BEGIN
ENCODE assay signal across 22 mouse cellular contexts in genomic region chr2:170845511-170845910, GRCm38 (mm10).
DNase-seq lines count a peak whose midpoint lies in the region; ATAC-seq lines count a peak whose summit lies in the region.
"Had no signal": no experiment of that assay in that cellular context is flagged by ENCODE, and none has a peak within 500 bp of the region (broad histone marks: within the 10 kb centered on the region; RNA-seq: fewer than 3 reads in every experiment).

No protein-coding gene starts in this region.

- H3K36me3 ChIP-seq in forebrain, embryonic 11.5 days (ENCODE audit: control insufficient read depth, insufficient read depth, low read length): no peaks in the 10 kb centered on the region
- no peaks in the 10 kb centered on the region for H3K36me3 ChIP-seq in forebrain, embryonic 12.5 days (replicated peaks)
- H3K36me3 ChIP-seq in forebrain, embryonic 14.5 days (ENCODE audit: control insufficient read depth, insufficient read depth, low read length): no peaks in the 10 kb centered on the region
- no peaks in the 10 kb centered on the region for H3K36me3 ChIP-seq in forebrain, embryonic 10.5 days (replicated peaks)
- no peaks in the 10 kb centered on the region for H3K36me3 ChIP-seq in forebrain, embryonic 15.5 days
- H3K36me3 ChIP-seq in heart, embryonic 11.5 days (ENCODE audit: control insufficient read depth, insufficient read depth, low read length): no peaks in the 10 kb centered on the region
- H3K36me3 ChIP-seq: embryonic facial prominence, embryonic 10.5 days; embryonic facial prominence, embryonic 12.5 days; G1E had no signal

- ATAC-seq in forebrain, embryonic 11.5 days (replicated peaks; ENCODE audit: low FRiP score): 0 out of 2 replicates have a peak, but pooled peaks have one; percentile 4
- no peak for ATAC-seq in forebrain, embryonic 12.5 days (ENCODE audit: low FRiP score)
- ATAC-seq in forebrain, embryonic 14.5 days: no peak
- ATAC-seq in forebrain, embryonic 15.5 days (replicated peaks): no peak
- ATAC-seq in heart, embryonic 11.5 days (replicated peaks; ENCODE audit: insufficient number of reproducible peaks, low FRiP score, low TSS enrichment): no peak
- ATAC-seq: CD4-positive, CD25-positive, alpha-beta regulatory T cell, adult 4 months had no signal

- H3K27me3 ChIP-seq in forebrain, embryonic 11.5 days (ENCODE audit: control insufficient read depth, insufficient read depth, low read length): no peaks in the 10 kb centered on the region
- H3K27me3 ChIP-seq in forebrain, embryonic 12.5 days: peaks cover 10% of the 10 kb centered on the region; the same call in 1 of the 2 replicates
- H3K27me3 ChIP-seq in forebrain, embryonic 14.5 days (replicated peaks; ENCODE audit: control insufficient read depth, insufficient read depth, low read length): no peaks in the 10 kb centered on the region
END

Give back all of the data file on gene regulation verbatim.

ENCODE assay signal across 22 mouse cellular contexts in genomic region chr2:170845511-170845910, GRCm38 (mm10).
DNase-seq lines count a peak whose midpoint lies in the region; ATAC-seq lines count a peak whose summit lies in the region.
"Had no signal": no experiment of that assay in that cellular context is flagged by ENCODE, and none has a peak within 500 bp of the region (broad histone marks: within the 10 kb centered on the region; RNA-seq: fewer than 3 reads in every experiment).

No protein-coding gene starts in this region.

- H3K36me3 ChIP-seq in forebrain, embryonic 11.5 days (ENCODE audit: control insufficient read depth, insufficient read depth, low read length): no peaks in the 10 kb centered on the region
- no peaks in the 10 kb centered on the region for H3K36me3 ChIP-seq in forebrain, embryonic 12.5 days (replicated peaks)
- H3K36me3 ChIP-seq in forebrain, embryonic 14.5 days (ENCODE audit: control insufficient read depth, insufficient read depth, low read length): no peaks in the 10 kb centered on the region
- no peaks in the 10 kb centered on the region for H3K36me3 ChIP-seq in forebrain, embryonic 10.5 days (replicated peaks)
- no peaks in the 10 kb centered on the region for H3K36me3 ChIP-seq in forebrain, embryonic 15.5 days
- H3K36me3 ChIP-seq in heart, embryonic 11.5 days (ENCODE audit: control insufficient read depth, insufficient read depth, low read length): no peaks in the 10 kb centered on the region
- H3K36me3 ChIP-seq: embryonic facial prominence, embryonic 10.5 days; embryonic facial prominence, embryonic 12.5 days; G1E had no signal

- ATAC-seq in forebrain, embryonic 11.5 days (replicated peaks; ENCODE audit: low FRiP score): 0 out of 2 replicates have a peak, but pooled peaks have one; percentile 4
- no peak for ATAC-seq in forebrain, embryonic 12.5 days (ENCODE audit: low FRiP score)
- ATAC-seq in forebrain, embryonic 14.5 days: no peak
- ATAC-seq in forebrain, embryonic 15.5 days (replicated peaks): no peak
- ATAC-seq in heart, embryonic 11.5 days (replicated peaks; ENCODE audit: insufficient number of reproducible peaks, low FRiP score, low TSS enrichment): no peak
- ATAC-seq: CD4-positive, CD25-positive, alpha-beta regulatory T cell, adult 4 months had no signal

- H3K27me3 ChIP-seq in forebrain, embryonic 11.5 days (ENCODE audit: control insufficient read depth, insufficient read depth, low read length): no peaks in the 10 kb centered on the region
- H3K27me3 ChIP-seq in forebrain, embryonic 12.5 days: peaks cover 10% of the 10 kb centered on the region; the same call in 1 of the 2 replicates
- H3K27me3 ChIP-seq in forebrain, embryonic 14.5 days (replicated peaks; ENCODE audit: control insufficient read depth, insufficient read depth, low read length): no peaks in the 10 kb centered on the region